Manchester & Salford Savings Bank
The decision to open a savings bank in Manchester was taken in 1817. By the early 19th century the textile industry there was booming. This was due to technological advances brought about by the Industrial Revolution. However, this expansion also brought rapid and unplanned urbanisation. As a consequence, much of the city’s population lived in squalor and poverty. A savings bank would help these people help themselves, by providing a secure place to invest their money.
Manchester & Salford Savings Bank opened for business on 31st January 1818. Its trustees paid the initial start-up and running costs, until the Bank became self-supporting. It quickly proved popular. By 1830 it had outgrown its original offices in Marsden Square, and moved to new premises in Cross Street.
Crisis and Expansion
However, in May 1832 the Bank lost the confidence of its depositors. Rumours had been circulating throughout the country that questioned the security of the savings banks. By October, more than 3,000 of Manchester & Salford’s customers had closed their accounts. The Bank was reduced to letting out its front rooms to the Law Society, in order to meet its operating costs.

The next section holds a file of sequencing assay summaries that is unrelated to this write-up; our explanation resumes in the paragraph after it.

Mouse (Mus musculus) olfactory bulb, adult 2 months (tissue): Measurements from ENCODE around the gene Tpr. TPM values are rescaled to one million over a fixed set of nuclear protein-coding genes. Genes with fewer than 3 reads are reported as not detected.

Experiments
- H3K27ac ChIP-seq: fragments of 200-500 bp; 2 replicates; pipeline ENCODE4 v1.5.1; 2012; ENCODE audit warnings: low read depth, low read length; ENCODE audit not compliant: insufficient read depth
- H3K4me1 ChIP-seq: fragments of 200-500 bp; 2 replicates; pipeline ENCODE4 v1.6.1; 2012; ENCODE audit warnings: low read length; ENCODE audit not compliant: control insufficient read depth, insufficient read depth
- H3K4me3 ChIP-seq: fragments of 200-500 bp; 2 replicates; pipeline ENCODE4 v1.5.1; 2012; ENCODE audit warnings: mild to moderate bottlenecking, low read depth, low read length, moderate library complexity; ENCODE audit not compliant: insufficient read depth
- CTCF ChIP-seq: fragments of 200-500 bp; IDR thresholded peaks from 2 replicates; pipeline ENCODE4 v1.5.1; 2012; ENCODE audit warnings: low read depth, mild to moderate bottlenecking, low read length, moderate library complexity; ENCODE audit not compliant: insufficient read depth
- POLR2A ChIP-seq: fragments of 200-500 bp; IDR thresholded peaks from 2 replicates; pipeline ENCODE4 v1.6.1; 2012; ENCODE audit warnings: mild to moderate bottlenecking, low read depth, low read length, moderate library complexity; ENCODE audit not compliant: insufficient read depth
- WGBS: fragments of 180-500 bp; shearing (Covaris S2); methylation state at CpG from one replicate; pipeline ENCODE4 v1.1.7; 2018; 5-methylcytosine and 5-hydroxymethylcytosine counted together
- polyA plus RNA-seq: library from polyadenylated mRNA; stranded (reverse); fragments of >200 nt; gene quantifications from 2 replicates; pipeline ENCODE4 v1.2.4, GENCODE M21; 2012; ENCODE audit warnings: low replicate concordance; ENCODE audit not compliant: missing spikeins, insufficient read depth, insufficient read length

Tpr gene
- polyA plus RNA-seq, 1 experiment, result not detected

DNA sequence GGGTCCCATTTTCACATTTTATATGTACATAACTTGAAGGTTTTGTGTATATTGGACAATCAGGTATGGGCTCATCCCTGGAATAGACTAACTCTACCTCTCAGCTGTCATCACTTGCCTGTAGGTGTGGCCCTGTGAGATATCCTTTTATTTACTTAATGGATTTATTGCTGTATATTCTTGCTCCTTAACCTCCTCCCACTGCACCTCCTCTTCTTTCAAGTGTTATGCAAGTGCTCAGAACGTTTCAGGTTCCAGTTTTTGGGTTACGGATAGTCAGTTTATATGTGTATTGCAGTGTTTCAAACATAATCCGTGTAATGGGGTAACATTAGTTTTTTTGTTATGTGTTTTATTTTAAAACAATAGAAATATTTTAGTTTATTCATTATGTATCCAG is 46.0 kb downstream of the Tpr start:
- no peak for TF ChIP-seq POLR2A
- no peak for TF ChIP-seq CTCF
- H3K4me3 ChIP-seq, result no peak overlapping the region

Fortunately this setback, although serious, was only temporary. The Bank expanded once more and, by 1842, it needed yet bigger premises. The new building, situated in King Street, was designed by well-known architect, Richard Lane. Lane was renowned for his Greek revival work in the Manchester area.
Business grew steadily during the rest of the 19th and the early 20th centuries. Along with many other savings banks, it benefited from the Government's efforts to boost savings during the First World War.
In 1939, Manchester & Salford flirted briefly with the idea of more radical expansion: a merger with Brighton Savings Bank was mooted. However, this ambitious proposal to join forces with a bank so far away was eventually rejected by the trustees. Instead, Manchester chose to offer financial assistance to Brighton.
Manchester & Salford went on to play a key role in the computerisation of the TSBs. In the 1960s, its chief accountant was quick to recognise the potential of the emerging online technology. As a result, Manchester & Salford became one of the first savings banks to install branch computers. The earliest machines began operating in 1967.
A Larger TSB Group
The TSB Act of 1976, and subsequent reorganisation of the savings banks, meant that Manchester and Salford was absorbed into the new regional structure. It became part of TSB North-West Central Region.
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